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Exercise May Protect Against Deadly Effects of COVID-19

While there is no strong evidence that it prevents people from getting COVID-19, exercise may help to limit the risk of fatal coronavirus complications.

More research is needed, but regular moderate-intensity cardiovascular exercise appears to assist in building up our immune systems, thus leading to a more robust fight against COVID-19.

Some 3 to 17 percent of those hospitalized for COVID-19 management could develop a deadly case of acute respiratory distress syndrome (ARDS), also known as respiratory distress, according to a study by Zhen Yan, director of research at the University of Virginia School of Medicine. This complication often leads to patients being put on a ventilator, a machine that assists with breathing and supplies oxygen to the body.

Regular exercise could limit the severity of ARDS or even prevent it altogether by increasing the immune system’s ability to combat illness. Yan found that during cardiovascular exercise, our skeletal muscle boosts production of an antioxidant — extracellular superoxide dismutase — that is efficient in preventing disease.

Meanwhile, information from the American College of Sports Medicine (ACSM) further suggests the importance of regular cardiovascular exercise.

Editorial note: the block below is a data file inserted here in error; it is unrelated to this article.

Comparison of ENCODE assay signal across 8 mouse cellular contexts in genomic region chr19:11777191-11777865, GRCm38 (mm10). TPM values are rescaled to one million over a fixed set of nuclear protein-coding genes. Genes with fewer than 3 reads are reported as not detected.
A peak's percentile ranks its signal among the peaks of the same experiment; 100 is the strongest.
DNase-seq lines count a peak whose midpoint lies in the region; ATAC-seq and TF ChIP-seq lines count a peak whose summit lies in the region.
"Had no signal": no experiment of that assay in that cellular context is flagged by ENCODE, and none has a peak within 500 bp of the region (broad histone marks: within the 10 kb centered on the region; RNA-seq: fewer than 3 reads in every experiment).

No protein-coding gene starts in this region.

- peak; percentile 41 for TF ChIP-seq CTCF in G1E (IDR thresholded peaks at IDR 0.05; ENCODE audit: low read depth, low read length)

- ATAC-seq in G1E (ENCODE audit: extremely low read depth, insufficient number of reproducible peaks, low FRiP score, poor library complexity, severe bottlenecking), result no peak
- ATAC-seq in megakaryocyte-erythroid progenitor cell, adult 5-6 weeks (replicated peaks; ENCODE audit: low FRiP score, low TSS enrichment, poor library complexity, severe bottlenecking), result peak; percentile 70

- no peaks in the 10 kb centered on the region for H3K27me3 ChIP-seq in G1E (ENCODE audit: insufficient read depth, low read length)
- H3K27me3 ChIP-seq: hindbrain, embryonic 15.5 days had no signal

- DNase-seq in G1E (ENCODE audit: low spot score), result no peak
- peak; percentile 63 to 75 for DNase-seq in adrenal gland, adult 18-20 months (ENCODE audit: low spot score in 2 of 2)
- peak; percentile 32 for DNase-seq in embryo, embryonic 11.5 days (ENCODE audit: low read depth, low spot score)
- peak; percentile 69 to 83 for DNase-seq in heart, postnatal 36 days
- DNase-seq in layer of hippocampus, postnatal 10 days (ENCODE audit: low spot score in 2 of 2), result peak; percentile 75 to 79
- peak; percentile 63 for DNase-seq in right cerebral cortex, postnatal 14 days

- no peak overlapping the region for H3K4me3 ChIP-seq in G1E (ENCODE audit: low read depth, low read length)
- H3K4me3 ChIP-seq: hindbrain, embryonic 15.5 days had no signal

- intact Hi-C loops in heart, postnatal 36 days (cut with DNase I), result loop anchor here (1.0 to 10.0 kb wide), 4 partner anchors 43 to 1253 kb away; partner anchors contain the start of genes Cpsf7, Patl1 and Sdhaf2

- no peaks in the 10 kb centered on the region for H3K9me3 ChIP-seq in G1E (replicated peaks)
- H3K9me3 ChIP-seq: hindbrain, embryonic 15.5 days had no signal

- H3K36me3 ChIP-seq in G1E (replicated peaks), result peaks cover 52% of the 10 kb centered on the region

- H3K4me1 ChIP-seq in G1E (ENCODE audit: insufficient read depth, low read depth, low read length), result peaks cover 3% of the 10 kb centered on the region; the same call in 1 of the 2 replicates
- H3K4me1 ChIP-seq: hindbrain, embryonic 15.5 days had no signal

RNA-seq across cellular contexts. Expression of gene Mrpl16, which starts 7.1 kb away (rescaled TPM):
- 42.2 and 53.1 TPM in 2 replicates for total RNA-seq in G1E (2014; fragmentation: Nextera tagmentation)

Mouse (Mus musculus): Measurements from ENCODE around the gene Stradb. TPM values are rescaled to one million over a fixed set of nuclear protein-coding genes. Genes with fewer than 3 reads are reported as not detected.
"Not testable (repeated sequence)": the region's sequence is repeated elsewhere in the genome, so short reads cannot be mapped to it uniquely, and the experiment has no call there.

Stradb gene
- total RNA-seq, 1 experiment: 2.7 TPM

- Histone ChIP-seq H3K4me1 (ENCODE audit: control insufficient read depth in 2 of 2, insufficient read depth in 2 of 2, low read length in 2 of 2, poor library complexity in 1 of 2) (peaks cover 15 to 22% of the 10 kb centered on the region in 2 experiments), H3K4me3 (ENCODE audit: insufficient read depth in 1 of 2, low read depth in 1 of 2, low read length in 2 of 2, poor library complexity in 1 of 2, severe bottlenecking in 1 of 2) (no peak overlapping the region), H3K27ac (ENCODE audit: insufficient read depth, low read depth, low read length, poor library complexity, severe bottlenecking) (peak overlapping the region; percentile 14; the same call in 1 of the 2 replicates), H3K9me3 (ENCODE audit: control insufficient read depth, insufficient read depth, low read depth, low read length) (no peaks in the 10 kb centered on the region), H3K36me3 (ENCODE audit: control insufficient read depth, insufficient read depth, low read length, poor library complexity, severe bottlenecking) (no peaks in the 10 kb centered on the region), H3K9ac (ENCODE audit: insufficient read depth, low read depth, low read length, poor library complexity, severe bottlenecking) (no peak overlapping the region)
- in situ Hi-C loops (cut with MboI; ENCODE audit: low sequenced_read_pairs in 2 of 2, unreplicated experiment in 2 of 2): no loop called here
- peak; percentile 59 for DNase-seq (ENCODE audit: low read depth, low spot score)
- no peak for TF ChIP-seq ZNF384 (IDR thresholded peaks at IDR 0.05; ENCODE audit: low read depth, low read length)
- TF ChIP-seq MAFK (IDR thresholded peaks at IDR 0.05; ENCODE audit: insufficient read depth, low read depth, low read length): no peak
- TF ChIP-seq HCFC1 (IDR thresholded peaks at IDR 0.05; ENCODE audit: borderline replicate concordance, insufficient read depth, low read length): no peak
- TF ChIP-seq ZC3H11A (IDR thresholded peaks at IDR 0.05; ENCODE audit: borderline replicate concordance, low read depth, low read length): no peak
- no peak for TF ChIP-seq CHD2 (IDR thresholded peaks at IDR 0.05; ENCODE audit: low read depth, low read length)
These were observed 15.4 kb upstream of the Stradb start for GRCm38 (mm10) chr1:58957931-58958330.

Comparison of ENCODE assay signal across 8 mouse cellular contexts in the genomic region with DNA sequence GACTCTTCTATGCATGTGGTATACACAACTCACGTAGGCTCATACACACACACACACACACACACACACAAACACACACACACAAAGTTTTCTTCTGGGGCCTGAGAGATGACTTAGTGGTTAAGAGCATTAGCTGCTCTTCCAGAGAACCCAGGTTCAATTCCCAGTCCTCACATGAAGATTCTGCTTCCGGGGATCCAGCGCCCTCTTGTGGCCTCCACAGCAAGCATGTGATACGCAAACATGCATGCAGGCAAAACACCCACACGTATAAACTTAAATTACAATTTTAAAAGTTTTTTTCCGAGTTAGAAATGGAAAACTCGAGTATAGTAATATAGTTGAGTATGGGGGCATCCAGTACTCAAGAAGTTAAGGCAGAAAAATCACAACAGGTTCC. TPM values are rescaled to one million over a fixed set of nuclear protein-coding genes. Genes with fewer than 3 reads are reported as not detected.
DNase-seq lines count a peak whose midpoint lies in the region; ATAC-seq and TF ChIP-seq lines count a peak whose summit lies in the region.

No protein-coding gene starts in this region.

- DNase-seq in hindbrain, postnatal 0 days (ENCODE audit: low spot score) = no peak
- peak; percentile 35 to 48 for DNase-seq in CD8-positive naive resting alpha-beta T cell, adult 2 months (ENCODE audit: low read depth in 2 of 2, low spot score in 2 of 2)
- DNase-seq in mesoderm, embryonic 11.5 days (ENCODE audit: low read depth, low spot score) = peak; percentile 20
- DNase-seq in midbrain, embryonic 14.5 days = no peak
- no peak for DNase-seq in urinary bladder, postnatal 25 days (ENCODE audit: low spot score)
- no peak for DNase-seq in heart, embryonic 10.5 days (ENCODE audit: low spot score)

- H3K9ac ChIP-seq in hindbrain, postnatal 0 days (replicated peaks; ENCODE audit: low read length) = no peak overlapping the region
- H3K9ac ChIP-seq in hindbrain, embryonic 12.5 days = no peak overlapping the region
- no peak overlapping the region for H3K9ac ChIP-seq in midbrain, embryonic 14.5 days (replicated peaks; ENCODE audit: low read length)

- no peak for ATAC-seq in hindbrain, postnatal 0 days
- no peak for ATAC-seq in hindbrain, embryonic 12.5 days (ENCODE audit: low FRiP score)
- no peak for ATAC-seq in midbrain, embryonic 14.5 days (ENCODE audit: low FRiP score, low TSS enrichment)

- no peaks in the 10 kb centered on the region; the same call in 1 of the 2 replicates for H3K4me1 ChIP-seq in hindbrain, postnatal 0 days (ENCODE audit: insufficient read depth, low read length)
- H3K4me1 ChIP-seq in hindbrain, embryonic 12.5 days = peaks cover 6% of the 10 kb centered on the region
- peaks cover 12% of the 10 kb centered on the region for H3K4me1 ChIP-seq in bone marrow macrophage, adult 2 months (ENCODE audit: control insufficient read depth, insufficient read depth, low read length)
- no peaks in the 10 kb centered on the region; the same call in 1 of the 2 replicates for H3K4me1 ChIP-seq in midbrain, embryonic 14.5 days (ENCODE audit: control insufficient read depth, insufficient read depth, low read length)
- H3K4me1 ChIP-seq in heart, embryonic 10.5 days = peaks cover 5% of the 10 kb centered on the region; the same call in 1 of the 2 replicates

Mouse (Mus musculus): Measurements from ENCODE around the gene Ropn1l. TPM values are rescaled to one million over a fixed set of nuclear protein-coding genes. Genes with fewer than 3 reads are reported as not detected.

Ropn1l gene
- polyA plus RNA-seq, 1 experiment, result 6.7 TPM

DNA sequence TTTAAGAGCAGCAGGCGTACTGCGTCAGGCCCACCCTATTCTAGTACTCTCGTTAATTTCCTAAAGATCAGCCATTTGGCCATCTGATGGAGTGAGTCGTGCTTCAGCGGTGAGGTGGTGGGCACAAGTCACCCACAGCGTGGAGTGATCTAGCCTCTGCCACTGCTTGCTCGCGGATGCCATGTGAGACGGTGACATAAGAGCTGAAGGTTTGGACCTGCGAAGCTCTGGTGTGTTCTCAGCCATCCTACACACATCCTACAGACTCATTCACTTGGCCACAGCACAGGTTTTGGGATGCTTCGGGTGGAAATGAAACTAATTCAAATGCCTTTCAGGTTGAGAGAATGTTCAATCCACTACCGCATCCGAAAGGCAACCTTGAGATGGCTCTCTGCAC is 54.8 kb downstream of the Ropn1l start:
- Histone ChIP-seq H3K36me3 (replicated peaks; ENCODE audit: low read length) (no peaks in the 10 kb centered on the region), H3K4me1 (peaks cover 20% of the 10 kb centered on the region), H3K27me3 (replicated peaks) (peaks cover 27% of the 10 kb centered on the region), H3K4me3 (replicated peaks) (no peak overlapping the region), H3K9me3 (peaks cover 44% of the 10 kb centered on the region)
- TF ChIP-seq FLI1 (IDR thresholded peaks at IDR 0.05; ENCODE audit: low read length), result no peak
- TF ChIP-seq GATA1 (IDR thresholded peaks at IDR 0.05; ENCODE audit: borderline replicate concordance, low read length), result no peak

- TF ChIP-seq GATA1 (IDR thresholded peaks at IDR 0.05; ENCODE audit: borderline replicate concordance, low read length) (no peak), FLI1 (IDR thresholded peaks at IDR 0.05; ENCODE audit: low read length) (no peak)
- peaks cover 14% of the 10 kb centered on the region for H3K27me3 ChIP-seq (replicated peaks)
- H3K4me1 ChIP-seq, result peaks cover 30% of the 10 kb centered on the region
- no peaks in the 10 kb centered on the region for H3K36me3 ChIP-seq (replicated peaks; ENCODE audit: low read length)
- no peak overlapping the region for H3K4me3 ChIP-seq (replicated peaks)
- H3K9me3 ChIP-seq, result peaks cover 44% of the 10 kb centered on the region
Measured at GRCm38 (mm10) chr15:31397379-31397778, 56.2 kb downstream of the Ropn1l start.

ACSM has found that our bodies produce immune boosts by mobilizing millions of cells during whole-body cardio exercises. As blood circulates, it carries these boosts throughout our organs, where the immune cells look for foreign, potentially infection-carrying cells to fight.

“Traffic controller” cells, called cytokines, also are activated by even moderate cardiovascular exercise. These cells tell antioxidants where to go and what to fight.

The ACSM recommends:

  • 150 minutes per week of moderate-to-vigorous cardiovascular activities
  • Completing these activities in a physically distanced environment
  • Performing proper sanitization and social distancing measures during exercise to limit risk of exposure

PT can help you achieve exercise goals in a variety of ways, such as:

  • Performing a movement assessment to optimize your exercise experience
  • Educating you on proper exercise form to accommodate other conditions you may have, such as arthritis, pain, fibromyalgia.
  • Creating a personalized exercise plan that accounts for your goals
  • Reviewing your current exercise plan with the potential to make modifications that will optimize it
  • Addressing pain that is keeping you from full participation in your daily routine



Written by Hannah Bohl, PT, DPT, OCS, Centerton AR Center